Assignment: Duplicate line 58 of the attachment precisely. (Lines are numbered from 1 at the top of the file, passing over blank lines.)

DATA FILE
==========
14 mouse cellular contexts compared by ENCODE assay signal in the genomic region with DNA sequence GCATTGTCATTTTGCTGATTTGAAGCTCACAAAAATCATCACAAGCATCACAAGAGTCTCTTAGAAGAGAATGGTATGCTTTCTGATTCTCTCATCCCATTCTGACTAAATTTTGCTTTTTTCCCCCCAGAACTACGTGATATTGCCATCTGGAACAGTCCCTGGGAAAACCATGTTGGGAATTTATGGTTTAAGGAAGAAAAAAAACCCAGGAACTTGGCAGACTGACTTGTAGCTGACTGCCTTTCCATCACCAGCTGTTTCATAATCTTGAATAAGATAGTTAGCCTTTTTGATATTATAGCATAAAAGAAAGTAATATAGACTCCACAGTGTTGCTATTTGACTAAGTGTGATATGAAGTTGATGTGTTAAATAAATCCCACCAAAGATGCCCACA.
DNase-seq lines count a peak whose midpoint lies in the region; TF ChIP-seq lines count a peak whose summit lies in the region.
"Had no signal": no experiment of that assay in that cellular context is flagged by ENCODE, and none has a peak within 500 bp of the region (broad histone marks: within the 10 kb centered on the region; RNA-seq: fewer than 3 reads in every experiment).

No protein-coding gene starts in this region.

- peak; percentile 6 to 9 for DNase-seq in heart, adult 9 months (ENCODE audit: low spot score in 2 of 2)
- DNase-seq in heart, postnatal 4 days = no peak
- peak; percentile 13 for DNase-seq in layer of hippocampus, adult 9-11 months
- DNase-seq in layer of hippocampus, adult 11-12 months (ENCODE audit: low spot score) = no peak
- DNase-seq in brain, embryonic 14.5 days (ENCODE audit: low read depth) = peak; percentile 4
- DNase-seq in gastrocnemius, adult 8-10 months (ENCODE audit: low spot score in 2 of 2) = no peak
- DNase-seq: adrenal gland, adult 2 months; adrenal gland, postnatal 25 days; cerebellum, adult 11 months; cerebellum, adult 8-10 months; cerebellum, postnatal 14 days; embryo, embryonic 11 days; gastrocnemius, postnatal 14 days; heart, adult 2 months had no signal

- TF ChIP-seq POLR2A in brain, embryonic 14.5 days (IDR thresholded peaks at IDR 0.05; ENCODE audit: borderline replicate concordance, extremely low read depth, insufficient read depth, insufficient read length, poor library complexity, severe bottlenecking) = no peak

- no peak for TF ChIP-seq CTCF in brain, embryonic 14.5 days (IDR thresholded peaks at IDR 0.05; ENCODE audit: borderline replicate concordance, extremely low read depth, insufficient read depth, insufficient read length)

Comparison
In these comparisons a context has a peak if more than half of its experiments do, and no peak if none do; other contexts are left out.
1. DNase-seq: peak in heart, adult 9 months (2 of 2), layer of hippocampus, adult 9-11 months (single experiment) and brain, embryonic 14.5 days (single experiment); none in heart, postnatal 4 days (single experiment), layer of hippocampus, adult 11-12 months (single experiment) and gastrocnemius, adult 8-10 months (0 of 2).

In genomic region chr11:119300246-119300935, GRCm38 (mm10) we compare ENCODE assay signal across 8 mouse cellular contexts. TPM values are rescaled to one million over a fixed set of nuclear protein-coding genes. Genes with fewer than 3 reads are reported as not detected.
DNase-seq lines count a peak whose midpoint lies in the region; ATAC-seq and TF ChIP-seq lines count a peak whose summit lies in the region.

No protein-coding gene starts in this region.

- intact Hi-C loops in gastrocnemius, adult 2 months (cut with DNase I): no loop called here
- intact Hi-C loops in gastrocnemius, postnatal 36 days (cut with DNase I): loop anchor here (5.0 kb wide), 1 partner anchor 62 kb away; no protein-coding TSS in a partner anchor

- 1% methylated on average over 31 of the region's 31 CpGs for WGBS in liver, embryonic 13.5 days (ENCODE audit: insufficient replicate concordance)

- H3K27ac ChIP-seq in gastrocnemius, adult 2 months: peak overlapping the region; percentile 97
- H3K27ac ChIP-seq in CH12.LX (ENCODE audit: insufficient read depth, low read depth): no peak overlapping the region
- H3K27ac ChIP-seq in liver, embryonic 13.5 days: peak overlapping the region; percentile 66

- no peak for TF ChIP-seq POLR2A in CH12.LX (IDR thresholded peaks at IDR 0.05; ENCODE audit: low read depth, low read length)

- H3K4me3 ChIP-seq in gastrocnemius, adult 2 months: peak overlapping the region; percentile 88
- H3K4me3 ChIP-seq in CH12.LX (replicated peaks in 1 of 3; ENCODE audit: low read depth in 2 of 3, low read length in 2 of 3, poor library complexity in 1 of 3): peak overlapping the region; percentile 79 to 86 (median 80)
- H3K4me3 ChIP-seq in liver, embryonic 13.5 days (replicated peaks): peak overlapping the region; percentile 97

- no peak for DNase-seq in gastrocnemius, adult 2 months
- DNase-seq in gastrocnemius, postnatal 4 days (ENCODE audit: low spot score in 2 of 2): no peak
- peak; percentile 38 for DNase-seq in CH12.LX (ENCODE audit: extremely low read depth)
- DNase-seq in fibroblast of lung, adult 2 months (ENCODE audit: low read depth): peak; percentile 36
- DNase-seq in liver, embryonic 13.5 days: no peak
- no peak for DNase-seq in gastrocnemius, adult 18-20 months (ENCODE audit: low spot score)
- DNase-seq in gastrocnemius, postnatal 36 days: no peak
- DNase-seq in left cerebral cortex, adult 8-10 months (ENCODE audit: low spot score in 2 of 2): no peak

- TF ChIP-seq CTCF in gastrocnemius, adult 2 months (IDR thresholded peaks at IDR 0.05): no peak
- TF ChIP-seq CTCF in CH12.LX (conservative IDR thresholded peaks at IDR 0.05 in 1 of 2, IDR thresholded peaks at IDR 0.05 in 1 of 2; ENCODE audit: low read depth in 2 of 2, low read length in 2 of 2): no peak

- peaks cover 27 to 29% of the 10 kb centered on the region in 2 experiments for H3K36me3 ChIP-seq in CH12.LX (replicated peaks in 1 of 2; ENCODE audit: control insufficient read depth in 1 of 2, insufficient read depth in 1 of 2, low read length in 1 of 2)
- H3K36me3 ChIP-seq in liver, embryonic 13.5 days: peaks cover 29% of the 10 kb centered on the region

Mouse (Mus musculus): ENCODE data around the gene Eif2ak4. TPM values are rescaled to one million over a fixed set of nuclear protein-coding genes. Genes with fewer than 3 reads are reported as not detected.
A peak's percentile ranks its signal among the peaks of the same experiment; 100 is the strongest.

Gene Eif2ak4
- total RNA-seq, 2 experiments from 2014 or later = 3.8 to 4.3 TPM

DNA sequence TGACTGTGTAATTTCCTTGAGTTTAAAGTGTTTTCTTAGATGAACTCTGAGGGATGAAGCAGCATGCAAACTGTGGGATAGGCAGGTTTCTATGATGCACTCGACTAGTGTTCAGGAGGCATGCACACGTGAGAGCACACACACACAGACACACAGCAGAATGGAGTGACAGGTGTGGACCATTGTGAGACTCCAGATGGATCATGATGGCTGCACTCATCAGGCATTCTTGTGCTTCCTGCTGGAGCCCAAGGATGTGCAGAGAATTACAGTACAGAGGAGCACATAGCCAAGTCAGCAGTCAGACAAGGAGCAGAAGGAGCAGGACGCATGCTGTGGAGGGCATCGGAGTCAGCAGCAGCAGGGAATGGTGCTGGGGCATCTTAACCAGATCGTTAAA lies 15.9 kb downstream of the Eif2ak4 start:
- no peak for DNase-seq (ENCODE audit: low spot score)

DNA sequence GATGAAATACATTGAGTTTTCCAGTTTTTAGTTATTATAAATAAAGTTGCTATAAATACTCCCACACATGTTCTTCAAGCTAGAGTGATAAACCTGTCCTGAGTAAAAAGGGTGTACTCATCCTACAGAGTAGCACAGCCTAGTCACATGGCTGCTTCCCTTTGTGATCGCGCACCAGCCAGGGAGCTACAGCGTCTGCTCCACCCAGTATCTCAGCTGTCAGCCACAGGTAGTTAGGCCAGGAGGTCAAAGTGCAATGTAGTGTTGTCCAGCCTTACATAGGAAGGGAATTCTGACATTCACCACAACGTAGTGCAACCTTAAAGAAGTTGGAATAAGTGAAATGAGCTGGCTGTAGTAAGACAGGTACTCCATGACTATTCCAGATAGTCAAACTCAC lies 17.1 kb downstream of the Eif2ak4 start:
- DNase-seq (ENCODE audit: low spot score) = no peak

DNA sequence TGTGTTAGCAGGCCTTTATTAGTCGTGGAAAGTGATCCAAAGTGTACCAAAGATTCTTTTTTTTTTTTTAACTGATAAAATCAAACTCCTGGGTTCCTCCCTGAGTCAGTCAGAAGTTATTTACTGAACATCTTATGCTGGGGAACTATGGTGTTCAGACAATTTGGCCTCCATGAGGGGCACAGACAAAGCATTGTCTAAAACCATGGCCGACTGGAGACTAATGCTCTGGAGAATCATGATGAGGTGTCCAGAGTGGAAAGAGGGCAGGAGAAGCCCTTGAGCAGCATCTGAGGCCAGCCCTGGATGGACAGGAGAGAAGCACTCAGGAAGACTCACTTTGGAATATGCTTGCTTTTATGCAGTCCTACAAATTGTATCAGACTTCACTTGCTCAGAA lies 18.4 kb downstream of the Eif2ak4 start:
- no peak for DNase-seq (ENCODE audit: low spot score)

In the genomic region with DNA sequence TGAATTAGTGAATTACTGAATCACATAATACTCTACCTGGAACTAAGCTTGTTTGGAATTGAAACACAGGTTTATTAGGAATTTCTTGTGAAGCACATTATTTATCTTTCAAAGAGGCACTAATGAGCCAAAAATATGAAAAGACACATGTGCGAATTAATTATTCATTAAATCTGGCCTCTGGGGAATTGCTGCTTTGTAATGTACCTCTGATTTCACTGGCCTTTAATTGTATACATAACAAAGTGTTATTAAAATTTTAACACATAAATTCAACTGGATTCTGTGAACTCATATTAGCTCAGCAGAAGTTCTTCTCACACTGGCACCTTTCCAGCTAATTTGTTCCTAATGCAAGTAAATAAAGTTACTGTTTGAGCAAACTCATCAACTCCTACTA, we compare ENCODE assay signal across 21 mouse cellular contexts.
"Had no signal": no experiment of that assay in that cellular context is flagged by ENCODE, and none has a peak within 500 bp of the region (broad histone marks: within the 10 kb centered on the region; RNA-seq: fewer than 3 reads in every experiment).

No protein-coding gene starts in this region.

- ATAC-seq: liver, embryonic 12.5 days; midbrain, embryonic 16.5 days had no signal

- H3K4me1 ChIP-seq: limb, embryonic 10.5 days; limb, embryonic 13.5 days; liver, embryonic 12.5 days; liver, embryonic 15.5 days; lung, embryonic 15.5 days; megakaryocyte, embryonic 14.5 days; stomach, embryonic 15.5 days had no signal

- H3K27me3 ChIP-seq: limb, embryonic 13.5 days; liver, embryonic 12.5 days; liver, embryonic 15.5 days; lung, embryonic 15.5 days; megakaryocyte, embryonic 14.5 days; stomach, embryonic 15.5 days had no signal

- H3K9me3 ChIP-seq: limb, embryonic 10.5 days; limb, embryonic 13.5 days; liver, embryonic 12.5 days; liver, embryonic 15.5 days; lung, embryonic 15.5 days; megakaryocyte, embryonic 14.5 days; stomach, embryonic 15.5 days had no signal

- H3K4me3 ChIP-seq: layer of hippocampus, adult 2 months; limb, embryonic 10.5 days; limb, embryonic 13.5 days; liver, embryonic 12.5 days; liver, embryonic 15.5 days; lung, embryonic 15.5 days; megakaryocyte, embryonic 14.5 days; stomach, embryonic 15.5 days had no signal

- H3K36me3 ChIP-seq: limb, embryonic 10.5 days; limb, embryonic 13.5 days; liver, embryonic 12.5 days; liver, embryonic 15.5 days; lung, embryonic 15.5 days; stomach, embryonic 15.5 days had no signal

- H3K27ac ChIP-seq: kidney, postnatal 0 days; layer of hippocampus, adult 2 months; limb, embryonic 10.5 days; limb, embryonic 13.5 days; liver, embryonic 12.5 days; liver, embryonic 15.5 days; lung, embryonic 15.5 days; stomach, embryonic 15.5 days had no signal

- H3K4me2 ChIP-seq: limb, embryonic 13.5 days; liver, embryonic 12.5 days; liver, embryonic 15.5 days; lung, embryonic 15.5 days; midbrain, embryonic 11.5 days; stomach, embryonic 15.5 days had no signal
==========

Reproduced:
- H3K9me3 ChIP-seq: limb, embryonic 10.5 days; limb, embryonic 13.5 days; liver, embryonic 12.5 days; liver, embryonic 15.5 days; lung, embryonic 15.5 days; megakaryocyte, embryonic 14.5 days; stomach, embryonic 15.5 days had no signal